ACII, ISCII, Unicode [was: CSX+ fonts &c]

John Smith jds10 at CAM.AC.UK
Tue Jun 15 08:45:52 UTC 1999

On Tue, 15 Jun 1999, Jaap Pranger wrote:

> ...
> I venture to disagree where you say "like Unicode". The Unicode standard
> only deals with character codes, and takes no care of the rendering.

Sure. What I wrote was shorthand for "like any real-world Unicode

> Context sensitive rendering will also be available through UniScribe
> (the Windows Unicode Script Processor) in Windows NT 5.0,

This was news to me. Is there any indication of when an Indian-language
renderer might appear?

> A few questions remain:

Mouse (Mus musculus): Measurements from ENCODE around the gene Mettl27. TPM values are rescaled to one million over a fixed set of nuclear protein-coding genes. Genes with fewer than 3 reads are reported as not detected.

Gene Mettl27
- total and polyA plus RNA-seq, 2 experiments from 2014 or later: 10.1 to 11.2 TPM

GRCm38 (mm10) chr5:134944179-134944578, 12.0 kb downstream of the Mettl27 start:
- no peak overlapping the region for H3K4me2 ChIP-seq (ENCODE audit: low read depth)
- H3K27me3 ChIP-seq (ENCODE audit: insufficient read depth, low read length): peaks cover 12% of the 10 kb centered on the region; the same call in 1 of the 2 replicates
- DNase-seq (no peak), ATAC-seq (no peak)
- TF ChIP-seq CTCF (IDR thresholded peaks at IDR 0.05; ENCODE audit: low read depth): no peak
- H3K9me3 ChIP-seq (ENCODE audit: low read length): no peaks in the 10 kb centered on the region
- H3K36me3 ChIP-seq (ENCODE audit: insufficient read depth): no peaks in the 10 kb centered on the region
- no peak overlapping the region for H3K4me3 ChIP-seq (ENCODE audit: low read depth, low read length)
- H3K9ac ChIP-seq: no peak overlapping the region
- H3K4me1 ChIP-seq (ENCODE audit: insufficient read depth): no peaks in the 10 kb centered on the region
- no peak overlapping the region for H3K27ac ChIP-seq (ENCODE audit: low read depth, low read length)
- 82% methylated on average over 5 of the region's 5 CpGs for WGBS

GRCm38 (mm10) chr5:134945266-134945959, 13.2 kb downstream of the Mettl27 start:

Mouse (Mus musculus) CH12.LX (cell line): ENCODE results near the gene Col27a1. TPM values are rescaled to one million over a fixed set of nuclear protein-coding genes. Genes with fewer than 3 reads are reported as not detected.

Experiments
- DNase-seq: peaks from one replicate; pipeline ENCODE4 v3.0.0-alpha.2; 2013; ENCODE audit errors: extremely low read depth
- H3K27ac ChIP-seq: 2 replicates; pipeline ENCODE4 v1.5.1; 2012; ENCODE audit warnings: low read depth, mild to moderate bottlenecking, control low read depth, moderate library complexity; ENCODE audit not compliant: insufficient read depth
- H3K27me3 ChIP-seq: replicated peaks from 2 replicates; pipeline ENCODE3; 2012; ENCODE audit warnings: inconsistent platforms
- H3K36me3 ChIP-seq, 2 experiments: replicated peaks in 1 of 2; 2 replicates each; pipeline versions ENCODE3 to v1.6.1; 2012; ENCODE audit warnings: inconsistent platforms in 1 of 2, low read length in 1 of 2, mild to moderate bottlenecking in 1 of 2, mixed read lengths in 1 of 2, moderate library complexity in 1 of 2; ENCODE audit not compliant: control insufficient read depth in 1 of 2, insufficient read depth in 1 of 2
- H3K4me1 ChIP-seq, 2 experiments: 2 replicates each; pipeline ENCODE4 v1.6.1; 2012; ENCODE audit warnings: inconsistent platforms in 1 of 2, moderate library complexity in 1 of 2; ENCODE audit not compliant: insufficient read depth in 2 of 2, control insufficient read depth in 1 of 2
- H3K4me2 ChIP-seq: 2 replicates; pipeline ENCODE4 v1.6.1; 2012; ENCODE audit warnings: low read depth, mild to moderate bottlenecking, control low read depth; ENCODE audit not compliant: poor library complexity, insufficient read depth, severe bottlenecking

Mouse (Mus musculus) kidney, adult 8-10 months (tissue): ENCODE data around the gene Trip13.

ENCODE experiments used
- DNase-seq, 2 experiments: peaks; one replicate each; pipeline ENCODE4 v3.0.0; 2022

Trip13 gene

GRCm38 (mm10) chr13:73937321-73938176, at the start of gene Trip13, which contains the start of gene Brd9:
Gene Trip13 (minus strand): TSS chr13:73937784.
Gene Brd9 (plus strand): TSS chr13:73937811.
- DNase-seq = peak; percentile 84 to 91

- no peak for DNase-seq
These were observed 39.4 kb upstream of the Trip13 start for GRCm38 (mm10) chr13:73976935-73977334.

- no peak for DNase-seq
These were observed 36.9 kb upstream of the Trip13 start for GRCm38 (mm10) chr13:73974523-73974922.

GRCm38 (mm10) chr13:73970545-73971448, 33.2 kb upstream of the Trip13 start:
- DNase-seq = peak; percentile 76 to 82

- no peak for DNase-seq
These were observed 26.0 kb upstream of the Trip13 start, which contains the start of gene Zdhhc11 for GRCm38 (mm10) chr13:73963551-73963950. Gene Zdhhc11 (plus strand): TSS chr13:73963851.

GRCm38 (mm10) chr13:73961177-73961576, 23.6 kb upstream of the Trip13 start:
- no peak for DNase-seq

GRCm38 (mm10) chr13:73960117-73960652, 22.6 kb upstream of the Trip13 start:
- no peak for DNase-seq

> What is the meaning of the acronym ACII?

"Alphabetic Code for Information Interchange".

> Since ISCII is an 8-bit standard, may I conclude that the 7-bit
> Devanagari part of ACII is a -limited- version (subset) of ISCII?

No, ISCII is a 7-bit standard. The first sentence of the published
standard (IS 13194: 1991) runs, "The ISCII code specifies a 7-bit code
table which can be used in 7 or 8-bit ISO compatible environment." Also
note that ISCII is not restricted to Devanagari: it can represent any
Brahmi-derived Indian script. It is quite an experience to see an aged
MS-DOS computer effortlessly "converting" an on-screen piece of Indian
text into script after script using CDAC's old product ALP (now available
as ALPP -- ALP Personal -- for free download from their website).

John Smith

Dr J. D. Smith                *  jds10 at
Faculty of Oriental Studies   *  Tel. 01223 335140 (Switchboard 01223 335106)
Sidgwick Avenue               *  Fax  01223 335110
Cambridge CB3 9DA             *

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